Schmitz I, Kirchhoff S, Krammer PH. Regulation of death receptor-mediated apoptosis pathways. Int J Biochem Cell Biol. 2000;32:1123–36.
Adams JM. Ways of dying: multiple pathways to apoptosis. Genes Dev. 2003;17:2481–95.
Haq AU, Rinehart JJ, Maca RD. The effect of gamma interferon on IL-1 secretion of in vitro differentiated human macrophages. J Leukoc Biol. 1985;38:735–46.
Stein M, Keshav S, Harris N, Gordon S. Interleukin 4 potently enhances murine macrophage mannose receptor activity: a marker of alternative immunologic macrophage activation. J Exp Med. 1992;176:287–92.
Younce CW, Kolattukudy PE. MCP-1 causes cardiomyoblast death via autophagy resulting from ER stress caused by oxidative stress generated by inducing a novel zinc-finger protein, MCPIP. Biochem J. 2010;426:43–53.
Miao RD, Huang SP, Zhou Z, Quinn T, Van Treeck B, Nayyar T, Dim D, Jiang ZS, Papasian CJ, Chen YE, et al. Targeted disruption of MCPIP1/Zc3h12a results in fatal inflammatory disease. Immunol Cell Biol. 2013;91:368–76.
Younce CW, Azfer A, Kolattukudy PE. MCP-1 (monocyte chemotactic protein-1)-induced protein, a recently identified zinc finger protein, induces adipogenesis in 3 T3-L1 pre-adipocytes without peroxisome proliferator-activated receptor gamma. J Biol Chem. 2009;284:27620–8.
Liang J, Saad Y, Lei T, Wang J, Qi D, Yang Q, Kolattukudy PE, Fu M. MCP-induced protein 1 deubiquitinates TRAF proteins and negatively regulates JNK and NF-kappaB signaling. J Exp Med. 2010;207:2959–73.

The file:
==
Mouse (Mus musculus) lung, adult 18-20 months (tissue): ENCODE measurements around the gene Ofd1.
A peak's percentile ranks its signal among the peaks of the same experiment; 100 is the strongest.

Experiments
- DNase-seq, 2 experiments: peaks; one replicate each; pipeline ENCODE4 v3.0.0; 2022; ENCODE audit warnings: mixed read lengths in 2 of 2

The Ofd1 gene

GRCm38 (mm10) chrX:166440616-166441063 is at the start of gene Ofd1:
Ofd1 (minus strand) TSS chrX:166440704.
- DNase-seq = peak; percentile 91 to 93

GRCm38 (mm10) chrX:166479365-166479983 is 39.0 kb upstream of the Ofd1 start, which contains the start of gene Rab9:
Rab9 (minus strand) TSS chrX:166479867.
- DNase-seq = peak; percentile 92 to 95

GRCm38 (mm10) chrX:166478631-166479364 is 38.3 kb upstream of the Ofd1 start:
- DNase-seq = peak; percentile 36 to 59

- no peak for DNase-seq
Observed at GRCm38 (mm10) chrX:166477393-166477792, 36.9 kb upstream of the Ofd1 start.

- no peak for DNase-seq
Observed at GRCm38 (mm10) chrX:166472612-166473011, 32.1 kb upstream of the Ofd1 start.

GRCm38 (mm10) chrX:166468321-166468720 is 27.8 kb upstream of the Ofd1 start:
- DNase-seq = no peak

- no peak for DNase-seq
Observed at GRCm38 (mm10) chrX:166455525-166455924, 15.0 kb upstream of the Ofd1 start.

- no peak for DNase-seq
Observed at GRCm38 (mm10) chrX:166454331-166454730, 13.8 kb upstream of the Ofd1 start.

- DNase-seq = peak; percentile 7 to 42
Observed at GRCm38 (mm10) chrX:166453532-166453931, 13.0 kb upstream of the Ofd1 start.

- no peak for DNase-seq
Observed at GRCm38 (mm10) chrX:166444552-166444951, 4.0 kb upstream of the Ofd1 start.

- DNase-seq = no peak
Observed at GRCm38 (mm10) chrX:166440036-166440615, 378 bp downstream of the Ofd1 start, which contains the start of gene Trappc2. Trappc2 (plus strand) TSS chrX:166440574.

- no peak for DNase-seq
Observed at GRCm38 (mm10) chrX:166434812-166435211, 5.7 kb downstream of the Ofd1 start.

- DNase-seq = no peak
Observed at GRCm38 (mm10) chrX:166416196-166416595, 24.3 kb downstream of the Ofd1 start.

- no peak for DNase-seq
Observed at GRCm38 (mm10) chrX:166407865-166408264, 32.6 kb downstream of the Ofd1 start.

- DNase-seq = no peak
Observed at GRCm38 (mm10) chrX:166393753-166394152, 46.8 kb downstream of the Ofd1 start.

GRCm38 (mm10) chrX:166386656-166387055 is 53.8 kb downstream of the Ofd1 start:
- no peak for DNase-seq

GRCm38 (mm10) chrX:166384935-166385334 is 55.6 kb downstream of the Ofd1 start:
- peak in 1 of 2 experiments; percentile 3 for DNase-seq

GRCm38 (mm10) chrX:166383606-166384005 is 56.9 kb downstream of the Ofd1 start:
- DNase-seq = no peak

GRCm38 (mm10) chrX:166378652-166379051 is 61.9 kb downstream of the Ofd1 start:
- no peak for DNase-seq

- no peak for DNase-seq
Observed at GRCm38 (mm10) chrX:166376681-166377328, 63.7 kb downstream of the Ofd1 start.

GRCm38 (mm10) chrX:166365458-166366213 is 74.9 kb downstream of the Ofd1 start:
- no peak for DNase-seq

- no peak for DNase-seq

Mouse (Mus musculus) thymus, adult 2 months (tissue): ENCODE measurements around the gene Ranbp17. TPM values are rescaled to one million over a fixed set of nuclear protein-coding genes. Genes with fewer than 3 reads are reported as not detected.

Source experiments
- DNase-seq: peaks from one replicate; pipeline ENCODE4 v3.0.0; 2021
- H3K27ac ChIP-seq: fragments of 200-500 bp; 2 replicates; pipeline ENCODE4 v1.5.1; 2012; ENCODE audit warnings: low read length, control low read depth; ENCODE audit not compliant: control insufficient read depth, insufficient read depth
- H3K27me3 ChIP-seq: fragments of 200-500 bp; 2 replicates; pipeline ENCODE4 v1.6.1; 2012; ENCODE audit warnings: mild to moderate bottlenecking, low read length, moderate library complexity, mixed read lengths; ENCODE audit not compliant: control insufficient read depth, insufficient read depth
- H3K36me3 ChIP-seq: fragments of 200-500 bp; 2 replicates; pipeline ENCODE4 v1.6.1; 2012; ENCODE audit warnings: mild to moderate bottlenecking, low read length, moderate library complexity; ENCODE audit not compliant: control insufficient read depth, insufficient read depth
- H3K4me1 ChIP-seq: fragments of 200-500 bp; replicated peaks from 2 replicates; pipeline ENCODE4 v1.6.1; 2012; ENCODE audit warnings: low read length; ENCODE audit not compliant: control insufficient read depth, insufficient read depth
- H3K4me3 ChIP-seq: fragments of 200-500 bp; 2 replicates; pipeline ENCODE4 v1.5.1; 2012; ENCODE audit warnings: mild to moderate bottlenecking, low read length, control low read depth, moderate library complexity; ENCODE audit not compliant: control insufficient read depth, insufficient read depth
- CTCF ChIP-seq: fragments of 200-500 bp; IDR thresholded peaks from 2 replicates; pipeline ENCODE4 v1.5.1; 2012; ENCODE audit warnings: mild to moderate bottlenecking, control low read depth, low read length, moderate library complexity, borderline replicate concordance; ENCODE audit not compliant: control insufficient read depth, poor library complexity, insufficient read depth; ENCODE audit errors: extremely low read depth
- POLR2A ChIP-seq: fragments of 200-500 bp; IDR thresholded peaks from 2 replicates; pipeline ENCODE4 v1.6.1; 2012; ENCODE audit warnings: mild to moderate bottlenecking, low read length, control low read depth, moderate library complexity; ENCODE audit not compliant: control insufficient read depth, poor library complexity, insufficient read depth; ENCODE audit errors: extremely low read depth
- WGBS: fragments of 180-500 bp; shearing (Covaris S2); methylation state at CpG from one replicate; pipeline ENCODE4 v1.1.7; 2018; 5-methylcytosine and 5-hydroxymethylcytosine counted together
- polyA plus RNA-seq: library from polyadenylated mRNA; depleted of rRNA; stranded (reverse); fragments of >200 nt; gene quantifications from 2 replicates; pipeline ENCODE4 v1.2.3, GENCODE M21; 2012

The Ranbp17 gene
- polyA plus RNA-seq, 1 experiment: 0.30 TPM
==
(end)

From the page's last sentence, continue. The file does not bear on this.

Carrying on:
Chen X, Ko LJ, Jayaraman L, Prives C. p53 levels, functional domains, and DNA damage determine the extent of the apoptotic response of tumor cells. Genes Dev. 1996;10:2438–51.
Maiuri MC, Galluzzi L, Morselli E, Kepp O, Malik SA, Kroemer G. Autophagy regulation by p53. Curr Opin Cell Biol. 2010;22:181–5.
Ignotz RA, Massague J. Transforming growth factor-beta stimulates the expression of fibronectin and collagen and their incorporation into the extracellular matrix. J Biol Chem. 1986;261:4337–45.
Raghow R, Postlethwaite AE, Keski-Oja J, Moses HL, Kang AH. Transforming growth factor-beta increases steady state levels of type I procollagen and fibronectin messenger RNAs posttranscriptionally in cultured human dermal fibroblasts. J Clin Invest. 1987;79:1285–8.
Marino G, Niso-Santano M, Baehrecke EH, Kroemer G. Self-consumption: the interplay of autophagy and apoptosis. Nat Rev Mol Cell Biol. 2014;15:81–94.
This study is the result of work that was partially supported by the resources and facilities at the core lab at the Medical School of Southeast University.
The National Natural Science Foundation of China (Nos. 81473263 and 81400300). The Natural Science Foundation of Jiangsu Province, China (No. BK20141347).
Availability of data and materials
All relevant raw data and materials are freely available to any scientist wishing to use them.
HL and SF designed and performed the experiments, interpreted the data, prepared the figures, and wrote the manuscript. WW, YC, YZ, and HL performed the experiments and interpreted the data. HY designed the experiments, interpreted the data, and wrote the manuscript. JC provided laboratory space and funding, designed the experiments, interpreted the data, wrote the manuscript, and directed the project. All authors read, commented on, and approved the final manuscript.